F&W's Kate Krader gets the scoop on Roy Choi's upcoming restaurant, Commissary. 

By Kate Krader
Updated May 23, 2017

I hate to be envious of another city’s food scene. But right now, I’m very jealous of what’s going on in L.A.

One big reason is that I’ve been hanging out with Roy Choi, the guy whose Kogi BBQ made him a 2010 F&W Best New Chef and whose L.A. empire now includes restaurants and room service for the awesome Line Hotel in K-Town. Now I have more deets on his upcoming restaurant, Commissary, opening on the second floor of the Line.

Commissary, slated to open in mid-August if not sooner, is set in a greenhouse. It’s a collaboration between Choi, landscape architect Sean Knibb (who gave the Line Hotel it’s fab, streamlined aesthetic) and designer David Irvin.

Here, Choi lets us in on a few things to look forward to at Commissary, including the vibe, his vegetable menu—which is going to be unconventional on 100 different levels—and the awesome cocktail program:

On the vibe: “It’s what if The Royal Tenenbaums met hip-hop; the Soho House was free; if a country club was for everyone.”

On the menu: “It will arrive in an envelope, folded up a like a letter. No words, just pictures of vegetables, fruits, whatever we’re inspired by: a hand-drawn sketch of an artichoke, a watermelon, a pile of green beans. The check will come with seed packets that you can take with you.”

On the restaurant’s emphasis on vegetables: “I’m looking at the country’s entire population. In the past 15 years, organics and farmers’ markets have had a big movement, but most of America eats hardly any fresh vegetables. I’m going to use plants as a base, but I’m going to try to build a bridge and layer fruits and vegetables from all kinds of places. I could use vegetables from a can, I could use raw vegetables, or I could braise them like they just came off a Chinese menu.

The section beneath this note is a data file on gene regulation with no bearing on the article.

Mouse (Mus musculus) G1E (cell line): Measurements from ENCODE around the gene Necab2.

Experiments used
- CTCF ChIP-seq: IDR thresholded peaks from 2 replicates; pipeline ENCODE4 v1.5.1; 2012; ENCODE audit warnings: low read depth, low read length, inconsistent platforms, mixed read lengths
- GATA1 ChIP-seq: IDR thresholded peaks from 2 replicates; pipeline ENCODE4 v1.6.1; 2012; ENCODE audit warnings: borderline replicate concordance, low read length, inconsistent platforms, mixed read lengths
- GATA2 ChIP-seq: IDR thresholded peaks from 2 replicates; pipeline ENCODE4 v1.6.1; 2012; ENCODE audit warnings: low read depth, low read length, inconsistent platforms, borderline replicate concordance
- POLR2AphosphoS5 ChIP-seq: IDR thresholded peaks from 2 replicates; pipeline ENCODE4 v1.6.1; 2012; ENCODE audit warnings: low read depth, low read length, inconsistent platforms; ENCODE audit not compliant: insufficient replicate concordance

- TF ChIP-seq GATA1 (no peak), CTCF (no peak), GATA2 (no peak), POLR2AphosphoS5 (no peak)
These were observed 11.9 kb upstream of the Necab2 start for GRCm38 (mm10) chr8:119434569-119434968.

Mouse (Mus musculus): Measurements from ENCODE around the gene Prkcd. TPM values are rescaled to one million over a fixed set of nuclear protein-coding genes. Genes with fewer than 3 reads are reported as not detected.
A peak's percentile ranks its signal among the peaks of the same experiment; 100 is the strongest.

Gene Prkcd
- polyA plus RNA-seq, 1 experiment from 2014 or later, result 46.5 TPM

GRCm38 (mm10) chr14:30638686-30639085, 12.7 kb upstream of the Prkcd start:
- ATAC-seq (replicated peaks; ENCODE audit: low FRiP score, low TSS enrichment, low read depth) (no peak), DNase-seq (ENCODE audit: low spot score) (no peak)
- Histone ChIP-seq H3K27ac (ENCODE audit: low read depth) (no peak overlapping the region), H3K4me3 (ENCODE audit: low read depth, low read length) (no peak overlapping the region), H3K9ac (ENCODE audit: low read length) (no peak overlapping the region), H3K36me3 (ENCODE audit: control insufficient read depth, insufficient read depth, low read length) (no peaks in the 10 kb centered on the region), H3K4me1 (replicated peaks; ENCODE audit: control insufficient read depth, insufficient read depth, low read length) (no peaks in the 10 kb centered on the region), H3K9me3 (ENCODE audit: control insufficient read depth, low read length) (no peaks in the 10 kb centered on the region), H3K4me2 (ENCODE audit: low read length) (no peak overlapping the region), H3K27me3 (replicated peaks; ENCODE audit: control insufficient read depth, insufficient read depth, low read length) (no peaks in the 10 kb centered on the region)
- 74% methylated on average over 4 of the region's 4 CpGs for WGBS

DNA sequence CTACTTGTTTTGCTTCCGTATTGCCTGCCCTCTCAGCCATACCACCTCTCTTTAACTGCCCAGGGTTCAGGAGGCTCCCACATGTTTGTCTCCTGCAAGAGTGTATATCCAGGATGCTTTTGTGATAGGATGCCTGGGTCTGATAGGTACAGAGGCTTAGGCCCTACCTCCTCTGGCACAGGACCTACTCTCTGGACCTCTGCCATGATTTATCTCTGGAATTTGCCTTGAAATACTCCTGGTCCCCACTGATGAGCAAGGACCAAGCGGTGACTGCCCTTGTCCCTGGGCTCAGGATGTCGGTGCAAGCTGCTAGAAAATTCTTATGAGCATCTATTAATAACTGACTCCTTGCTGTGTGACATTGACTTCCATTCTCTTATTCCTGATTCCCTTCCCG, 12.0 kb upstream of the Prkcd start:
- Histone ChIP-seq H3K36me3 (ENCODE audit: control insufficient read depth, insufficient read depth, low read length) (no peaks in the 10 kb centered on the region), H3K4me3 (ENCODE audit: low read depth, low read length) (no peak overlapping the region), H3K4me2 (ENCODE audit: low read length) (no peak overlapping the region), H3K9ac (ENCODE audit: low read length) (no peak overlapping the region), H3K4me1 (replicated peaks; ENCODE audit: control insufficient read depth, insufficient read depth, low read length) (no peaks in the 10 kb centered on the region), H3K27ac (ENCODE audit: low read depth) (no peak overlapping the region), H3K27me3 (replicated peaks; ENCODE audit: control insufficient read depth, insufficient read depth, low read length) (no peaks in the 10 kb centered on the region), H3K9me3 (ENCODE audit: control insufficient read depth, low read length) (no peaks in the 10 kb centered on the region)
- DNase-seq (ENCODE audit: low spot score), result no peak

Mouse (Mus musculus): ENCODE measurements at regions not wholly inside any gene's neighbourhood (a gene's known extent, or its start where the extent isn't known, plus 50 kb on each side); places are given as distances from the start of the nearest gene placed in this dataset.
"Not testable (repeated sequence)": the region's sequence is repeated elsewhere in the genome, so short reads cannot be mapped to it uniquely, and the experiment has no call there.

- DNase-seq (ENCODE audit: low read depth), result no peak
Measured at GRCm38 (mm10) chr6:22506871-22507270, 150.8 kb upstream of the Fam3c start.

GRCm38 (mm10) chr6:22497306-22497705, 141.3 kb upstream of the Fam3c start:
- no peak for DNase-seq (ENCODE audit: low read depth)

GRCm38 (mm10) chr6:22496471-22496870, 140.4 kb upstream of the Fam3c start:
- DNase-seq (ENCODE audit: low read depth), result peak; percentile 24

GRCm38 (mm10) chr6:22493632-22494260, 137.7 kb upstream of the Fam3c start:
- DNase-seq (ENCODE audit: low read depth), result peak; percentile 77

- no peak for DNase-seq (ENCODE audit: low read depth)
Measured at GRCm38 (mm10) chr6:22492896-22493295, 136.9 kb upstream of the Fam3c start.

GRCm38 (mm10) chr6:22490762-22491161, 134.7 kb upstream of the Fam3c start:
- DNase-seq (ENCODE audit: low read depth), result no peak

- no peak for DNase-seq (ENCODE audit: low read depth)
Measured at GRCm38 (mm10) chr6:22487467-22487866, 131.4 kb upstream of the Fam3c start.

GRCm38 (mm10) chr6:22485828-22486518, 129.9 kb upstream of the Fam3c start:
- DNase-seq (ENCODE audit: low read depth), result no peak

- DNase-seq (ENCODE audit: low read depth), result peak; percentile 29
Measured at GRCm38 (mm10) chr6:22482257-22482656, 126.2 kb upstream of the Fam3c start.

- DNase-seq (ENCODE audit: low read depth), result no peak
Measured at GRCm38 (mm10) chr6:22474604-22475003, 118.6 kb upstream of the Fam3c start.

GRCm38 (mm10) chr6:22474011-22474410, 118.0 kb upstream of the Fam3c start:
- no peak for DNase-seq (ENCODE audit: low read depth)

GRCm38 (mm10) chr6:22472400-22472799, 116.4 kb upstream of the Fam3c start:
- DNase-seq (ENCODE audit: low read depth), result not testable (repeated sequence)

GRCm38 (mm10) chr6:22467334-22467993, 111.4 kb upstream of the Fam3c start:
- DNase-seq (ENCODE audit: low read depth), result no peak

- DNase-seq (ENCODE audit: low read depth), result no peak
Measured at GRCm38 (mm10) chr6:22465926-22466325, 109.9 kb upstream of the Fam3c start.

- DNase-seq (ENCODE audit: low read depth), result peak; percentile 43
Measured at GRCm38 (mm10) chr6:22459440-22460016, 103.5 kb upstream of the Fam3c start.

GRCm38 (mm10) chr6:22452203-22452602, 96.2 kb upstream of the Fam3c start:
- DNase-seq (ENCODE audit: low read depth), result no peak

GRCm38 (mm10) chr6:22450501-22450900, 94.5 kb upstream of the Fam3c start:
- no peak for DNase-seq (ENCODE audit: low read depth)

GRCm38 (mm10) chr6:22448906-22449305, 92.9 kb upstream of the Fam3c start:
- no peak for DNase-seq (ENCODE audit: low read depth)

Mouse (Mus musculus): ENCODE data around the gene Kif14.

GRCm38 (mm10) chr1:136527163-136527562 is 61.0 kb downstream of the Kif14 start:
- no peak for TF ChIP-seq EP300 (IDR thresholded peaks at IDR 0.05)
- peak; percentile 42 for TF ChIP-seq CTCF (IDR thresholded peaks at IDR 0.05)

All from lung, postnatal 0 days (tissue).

“For example, maybe I’ll get the best corn from a farmers’ market, make a corn stock with the husk, serve it with the kernels. But maybe I’ll make creamed corn using canned corn and throw that on top. Or maybe I’ll get farmers’ market haricots verts and then braise canned beans, collard green–style, and serve it with hot sauce, with fresh ones mixed in. I’m just trying to take a fresh look at it, to make it more relatable to the people. Right now, a lot of restaurants aren’t approachable except to a small percentage of the country.”

On the cocktails: “I’ve been thinking about the juicing movement here in L.A., and how it feels to drink a big ice tea in the South or an ice-cold Gatorade on the streets when it’s hot. I’ve got this great eat-your-drink bartender, Matt Biancaniello. Instead of building a bar program based on spirits, we’re going to base it on fruits and vegetables. We’re going to have 5 to 12 base juices, and we’ll muddle in different herbs and aromatics. The drinks will be big and delicious and filled with ice, served in big deli cups. They’ll be fun. They won’t be like a punch or sangria; they’ll be what an agua fresca would be if it were spiked with alcohol and extra fragrant.”

A few sample Commissary cocktails that I can’t wait try:

Tomato and Okra: cachaça, green zebra heirloom tomato, lovage

Yellow Nectarine: mezcal, yellow nectarine, blended